Reading 16GB File in Seconds, Golang

Ohm Patel
Ohm Patel
Jul 7, 2020 · 4 min read

Any computer system in today’s world generates a very high amount of logs or data daily. As the system grows, it is not feasible to store the debugging data into a database, as they’ve are immutable and it’s only going to be used for analytics and fault resolution purposes. So organisations tend to store it in files, which resides in local disks storage.

We are going to extract logs from a .txt or .log file of size 16 GB, having millions of lines using Golang.

ets Code…!

Let’s open the file first. We will be using standard Go os.File for any file IO.

f, err := os.Open(fileName) if err != nil {
fmt.Println("cannot able to read the file", err)
return
}
// UPDATE: close after checking error
defer file.Close() //Do not forget to close the file

Once the file is opened, we have below two options to proceed with

  1. Read the file line by line, it helps to reduce the strain on memory but will take more time in IO.
  2. Read an entire file into memory at once and process the file, which will consume more memory but significantly increase the time.

As we are having file size too high, i.e 16 GB, we can’t load an entire file into memory. But the first option is also not feasible for us, as we want to process the file within seconds.

But guess what, there is a third option. Voila…! Instead on loading entire file into memory we will load the file in chunks, using bufio.NewReader(), available in Go.

r := bufio.NewReader(f)for {buf := make([]byte,4*1024) //the chunk sizen, err := r.Read(buf) //loading chunk into buffer
buf = buf[:n]
if n == 0 {

if err != nil {
fmt.Println(err)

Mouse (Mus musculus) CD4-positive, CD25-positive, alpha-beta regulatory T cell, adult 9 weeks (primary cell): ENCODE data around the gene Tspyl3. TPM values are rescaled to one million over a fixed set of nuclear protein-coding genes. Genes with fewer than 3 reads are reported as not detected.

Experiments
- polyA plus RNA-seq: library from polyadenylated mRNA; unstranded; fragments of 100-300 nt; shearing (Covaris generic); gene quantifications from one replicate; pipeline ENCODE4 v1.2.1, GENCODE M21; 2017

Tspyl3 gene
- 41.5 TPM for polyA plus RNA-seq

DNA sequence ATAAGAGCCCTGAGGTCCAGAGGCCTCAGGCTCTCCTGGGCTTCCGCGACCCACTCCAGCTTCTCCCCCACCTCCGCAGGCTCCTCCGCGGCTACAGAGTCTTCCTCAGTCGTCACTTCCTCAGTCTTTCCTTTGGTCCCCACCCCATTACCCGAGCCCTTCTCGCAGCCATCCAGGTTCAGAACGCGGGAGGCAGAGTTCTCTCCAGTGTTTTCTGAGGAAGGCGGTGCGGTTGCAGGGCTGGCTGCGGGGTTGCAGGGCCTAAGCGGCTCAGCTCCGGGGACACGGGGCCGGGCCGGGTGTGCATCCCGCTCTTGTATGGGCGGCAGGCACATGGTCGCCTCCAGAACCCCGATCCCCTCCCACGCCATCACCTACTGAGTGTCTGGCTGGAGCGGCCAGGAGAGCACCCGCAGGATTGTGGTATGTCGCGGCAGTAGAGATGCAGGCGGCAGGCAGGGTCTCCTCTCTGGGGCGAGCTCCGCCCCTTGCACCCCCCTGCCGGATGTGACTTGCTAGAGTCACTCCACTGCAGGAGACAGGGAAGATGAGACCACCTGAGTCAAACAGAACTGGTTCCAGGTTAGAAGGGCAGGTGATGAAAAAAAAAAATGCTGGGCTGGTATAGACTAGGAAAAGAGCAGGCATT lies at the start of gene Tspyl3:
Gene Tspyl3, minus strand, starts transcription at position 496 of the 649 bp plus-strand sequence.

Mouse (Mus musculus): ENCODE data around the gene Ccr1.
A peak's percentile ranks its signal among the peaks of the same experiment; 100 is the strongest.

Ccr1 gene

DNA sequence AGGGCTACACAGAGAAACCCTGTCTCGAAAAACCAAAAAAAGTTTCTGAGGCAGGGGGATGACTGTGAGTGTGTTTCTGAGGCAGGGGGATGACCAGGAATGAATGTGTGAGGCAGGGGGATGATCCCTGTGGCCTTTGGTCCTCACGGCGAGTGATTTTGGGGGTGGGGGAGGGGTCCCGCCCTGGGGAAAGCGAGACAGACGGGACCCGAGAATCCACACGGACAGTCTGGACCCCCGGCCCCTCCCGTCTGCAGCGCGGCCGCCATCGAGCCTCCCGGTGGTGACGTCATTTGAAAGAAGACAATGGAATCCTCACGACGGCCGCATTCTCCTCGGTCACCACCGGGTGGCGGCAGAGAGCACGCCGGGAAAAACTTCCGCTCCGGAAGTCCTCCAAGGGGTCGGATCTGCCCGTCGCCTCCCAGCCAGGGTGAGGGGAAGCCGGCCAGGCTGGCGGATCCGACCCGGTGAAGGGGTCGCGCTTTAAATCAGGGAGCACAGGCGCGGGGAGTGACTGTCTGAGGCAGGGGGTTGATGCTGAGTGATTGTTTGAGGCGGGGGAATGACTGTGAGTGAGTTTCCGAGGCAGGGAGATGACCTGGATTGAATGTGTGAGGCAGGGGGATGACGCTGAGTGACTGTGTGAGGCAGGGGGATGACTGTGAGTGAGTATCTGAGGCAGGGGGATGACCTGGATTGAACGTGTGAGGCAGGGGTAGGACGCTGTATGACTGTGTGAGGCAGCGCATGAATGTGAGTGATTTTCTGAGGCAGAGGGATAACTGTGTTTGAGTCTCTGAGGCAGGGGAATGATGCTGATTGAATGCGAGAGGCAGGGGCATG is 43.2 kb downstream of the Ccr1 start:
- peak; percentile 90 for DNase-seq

break
}
if err == io.EOF {
break
}
return err
}
}

Once we have the chunk, we will fork a thread, i.e Go routine, to process each chunk concurrently with other chunks. The above code would be changed to -

//sync pools to reuse the memory and decrease the preassure on //Garbage CollectorlinesPool := sync.Pool{New: func() interface{} {
lines := make([]byte, 500*1024)
return lines
}}
stringPool := sync.Pool{New: func() interface{} {
lines := ""
return lines
}}
slicePool := sync.Pool{New: func() interface{} {
lines := make([]string, 100)
return lines
}}
r := bufio.NewReader(f)var wg sync.WaitGroup //wait group to keep track off all threadsfor {

buf := linesPool.Get().([]byte)
n, err := r.Read(buf)
buf = buf[:n]
if n == 0 {
if err != nil {
fmt.Println(err)
break
}
if err == io.EOF {
break
}
return err
}
nextUntillNewline, err := r.ReadBytes('\n')//read entire line

if err != io.EOF {
buf = append(buf, nextUntillNewline...)
}

wg.Add(1)
go func() {

//process each chunk concurrently
//start -> log start time, end -> log end time

ProcessChunk(buf, &linesPool, &stringPool, &slicePool, start, end)
wg.Done()

}()
}
wg.Wait()}

The above code introduces two new optimizations:-

  1. The sync.Pool is a powerful pool of instances that can be re-used to reduce the pressure on the garbage collector. We will be resuing the memory allocated to various slices. It helps us to reduce memory consumption and make our work significantly faster.